Plaza Theatre

42 East 58th Street,
New York, NY 10022

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Plaza Theatre

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The Plaza Theatre opened on January 20, 1930, and was designed in a Tudor style. This theatre later had a modern style that somewhat mirrored the Beekman Theatre with it’s rising balcony toward the back. It had a decent sized screen and sound. The curtains closed after every presentation. I saw “Crossing Delancey” there, and a year before it closed I saw the indie film “Straight Outta Brooklyn” there. It was on a side street and was hard to find. It’s amazing how that theatre stayed in business.

It closed in January 1996 and became some kind of tourist attraction showing films about New York like the old New York Experience used to do in Rockefeller Center. That later stopped and now it’s home to an Asian sushi restuarant named Tao.

Contributed by jamal p. Savage

Recent comments (view all 146 comments)

jay58 on August 19, 2013 at 12:52 pm

I just uploaded some pictures that I think you will like.

rivest266 on September 24, 2013 at 4:18 pm

Uploaded the small grand opening ad in the photo section for this cinema.

Vinniep on March 31, 2014 at 11:04 pm

I was sad to hear of the passing of Eddie Lawrence, the “Old Philosopher”. In the late 1960’s Eddie used to come by the Plaza and try out some of his new material on us. He was a kind and gentle man.

jay58 on April 1, 2014 at 4:59 am

Thanks, Vinnep. I hadn’t seen the obit. Neighbor Eddie Eisner lived next door to the Plaza in the same building where I and my siblings were raised.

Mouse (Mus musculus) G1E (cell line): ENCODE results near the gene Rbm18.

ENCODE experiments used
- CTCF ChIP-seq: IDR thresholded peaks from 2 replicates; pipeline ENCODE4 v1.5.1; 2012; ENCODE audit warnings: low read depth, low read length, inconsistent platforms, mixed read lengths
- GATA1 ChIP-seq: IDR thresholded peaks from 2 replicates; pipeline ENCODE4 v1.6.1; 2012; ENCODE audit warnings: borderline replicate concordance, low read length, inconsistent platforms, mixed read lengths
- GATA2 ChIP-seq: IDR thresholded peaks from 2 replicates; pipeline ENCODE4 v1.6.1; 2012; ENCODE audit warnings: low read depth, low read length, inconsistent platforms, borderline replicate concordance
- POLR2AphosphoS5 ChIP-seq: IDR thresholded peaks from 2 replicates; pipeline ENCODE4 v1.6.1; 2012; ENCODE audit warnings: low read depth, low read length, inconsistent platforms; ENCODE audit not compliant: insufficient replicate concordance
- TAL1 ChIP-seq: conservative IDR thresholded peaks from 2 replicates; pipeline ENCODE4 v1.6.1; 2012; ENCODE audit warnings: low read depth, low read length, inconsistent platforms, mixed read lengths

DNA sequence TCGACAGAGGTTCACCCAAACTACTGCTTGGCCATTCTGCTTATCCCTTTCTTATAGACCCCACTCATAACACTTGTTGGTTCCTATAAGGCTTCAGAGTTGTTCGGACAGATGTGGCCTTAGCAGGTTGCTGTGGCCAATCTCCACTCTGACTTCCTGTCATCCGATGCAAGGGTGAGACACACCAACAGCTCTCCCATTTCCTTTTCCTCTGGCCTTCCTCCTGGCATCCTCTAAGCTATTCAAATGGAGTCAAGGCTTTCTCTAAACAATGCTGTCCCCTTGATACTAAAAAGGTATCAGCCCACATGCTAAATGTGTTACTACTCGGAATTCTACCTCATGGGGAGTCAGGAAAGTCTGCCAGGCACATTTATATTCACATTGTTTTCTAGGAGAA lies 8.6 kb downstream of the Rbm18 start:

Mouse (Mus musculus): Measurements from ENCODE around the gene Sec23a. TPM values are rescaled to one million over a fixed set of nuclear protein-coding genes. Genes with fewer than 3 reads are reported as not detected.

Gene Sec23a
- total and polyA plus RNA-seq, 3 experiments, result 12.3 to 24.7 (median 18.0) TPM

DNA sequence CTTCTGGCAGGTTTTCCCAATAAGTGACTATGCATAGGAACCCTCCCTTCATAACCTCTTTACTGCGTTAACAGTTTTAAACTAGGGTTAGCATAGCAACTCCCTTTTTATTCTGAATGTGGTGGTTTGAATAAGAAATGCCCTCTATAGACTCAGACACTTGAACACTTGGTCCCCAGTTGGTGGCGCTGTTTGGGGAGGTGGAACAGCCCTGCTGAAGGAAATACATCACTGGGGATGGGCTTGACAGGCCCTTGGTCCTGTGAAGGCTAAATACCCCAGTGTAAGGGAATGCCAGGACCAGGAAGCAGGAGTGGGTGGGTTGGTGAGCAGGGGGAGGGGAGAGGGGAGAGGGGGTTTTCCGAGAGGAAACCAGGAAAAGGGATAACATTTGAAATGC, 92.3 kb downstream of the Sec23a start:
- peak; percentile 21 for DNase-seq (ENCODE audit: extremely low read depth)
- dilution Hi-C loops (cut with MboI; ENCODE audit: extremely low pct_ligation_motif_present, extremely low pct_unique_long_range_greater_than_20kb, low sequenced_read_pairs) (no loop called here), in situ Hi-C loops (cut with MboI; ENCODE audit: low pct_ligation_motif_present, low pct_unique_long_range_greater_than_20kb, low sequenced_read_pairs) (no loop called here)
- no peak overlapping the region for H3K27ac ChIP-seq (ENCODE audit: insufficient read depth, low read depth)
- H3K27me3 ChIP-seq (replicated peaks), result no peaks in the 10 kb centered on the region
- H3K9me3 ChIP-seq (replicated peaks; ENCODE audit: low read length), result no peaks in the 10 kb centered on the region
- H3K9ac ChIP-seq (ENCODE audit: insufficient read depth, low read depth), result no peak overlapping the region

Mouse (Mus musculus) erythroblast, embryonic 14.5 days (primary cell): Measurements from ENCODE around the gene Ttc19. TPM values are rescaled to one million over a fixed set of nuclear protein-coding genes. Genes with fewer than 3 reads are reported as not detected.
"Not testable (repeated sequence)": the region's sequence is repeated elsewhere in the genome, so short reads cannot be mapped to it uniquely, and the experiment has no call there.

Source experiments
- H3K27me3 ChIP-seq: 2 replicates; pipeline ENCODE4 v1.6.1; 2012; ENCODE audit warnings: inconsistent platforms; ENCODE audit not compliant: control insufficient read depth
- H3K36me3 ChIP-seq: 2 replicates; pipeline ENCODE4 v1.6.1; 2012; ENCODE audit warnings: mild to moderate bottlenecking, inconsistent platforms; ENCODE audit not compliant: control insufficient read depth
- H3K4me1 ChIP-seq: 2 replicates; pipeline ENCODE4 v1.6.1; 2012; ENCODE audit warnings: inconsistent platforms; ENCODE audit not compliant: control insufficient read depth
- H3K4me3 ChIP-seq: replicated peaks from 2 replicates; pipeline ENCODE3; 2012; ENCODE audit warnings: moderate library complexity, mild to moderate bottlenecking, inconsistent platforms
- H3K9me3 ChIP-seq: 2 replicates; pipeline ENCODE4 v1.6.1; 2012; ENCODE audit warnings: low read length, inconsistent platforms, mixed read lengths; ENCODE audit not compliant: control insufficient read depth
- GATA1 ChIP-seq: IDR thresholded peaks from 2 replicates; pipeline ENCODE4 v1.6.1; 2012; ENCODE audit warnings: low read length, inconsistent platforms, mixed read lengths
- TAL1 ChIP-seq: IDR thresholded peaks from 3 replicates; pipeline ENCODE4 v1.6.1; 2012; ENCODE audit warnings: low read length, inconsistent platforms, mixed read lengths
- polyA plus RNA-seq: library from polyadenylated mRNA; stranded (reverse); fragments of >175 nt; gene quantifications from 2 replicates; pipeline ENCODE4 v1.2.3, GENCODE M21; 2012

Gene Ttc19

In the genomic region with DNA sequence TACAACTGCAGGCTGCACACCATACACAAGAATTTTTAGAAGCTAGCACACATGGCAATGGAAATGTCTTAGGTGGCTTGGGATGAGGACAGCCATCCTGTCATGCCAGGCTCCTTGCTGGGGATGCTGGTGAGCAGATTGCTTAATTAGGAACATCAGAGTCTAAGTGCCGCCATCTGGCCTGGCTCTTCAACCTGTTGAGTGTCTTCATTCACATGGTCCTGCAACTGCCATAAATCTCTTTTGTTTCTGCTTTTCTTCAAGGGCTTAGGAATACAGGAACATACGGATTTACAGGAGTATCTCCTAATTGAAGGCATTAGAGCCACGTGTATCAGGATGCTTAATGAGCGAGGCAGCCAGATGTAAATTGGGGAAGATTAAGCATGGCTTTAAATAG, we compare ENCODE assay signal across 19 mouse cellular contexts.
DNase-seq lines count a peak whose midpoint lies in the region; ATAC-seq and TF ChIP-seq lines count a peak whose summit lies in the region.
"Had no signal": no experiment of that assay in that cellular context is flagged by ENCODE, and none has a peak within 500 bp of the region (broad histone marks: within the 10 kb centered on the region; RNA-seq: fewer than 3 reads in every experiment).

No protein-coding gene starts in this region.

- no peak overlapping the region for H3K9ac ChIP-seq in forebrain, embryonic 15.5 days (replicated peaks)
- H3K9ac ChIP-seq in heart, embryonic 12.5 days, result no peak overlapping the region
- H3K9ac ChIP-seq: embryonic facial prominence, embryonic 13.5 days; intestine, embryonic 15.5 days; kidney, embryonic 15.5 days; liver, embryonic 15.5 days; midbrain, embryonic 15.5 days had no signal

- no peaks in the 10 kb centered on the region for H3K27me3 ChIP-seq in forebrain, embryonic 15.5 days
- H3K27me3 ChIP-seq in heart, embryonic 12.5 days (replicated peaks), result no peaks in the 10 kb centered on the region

Jctorres on July 24, 2014 at 7:35 am

My name is Julio Torres and I also worked at the Plaza Cinema for Alexandra Jones. When I started working there, Diva was being shown followed by the Pasant due San Souci. I can’t remember every movie we had there but I do remember those I worked with. I would like to know of what happened to them. What happen to Ms. Jones, the old janitor who looked like he was 120 years old when I worked there. Tara Leigh Spitzef concession it’s along with me. Gary Smith Usher. There was once a beautiful cashier who was from Belize. Mr. Joyner who managed the DWGriffith. Any feed back would be appreciated. I am living in Florida and am a public school teacher.

ralphebuoy on January 26, 2015 at 6:51 pm

my mother worked at the essex house hotel for many years. i remember seeing ‘darby o'gill and the little people’, i believe it was at the plaza, around 1959 or so. my mother was born in ireland so she was had a vested interest in taking me along. I have an unrelated question though . I am almost positive there is/was a small movie theater in the 59th corner of the plaza hotel but i can;t remember the name. does anyone remember that? or am i just delusional as i tried to google it to no avail

dave-bronx™ on January 26, 2015 at 7:26 pm

Cinema 3 (with an Arabic 3, not Roman) was in the Plaza Hotel, in a former disco on the lower level in the northeast corner of the building. When the lease was up in the early 1990s the hotel had other plans for the space, I believe it became a health club, operated for the benefit of the hotel guests.

jay58 on January 27, 2015 at 8:14 am

Hi, dave-bronx: How do you remember this stuff? I think that Cinema 3 was also a Rugoff creation, no?

dave-bronx™ on January 27, 2015 at 8:59 am

Yes, Cinema 3 was indeed the brainchild of Donald Rugoff. Although I worked for C5Ltd in the post-Rugoff era, I don’t recall ever being in Cinema 3. Aside from its location and the fact that they took phone reservations I couldn’t tell you much more about it.

mharmon999 on June 20, 2015 at 11:20 am

It was a real unique theatre, 1st movie I saw there was Big Trouble in Little China on 7/3/86 which was the day the movie came out.

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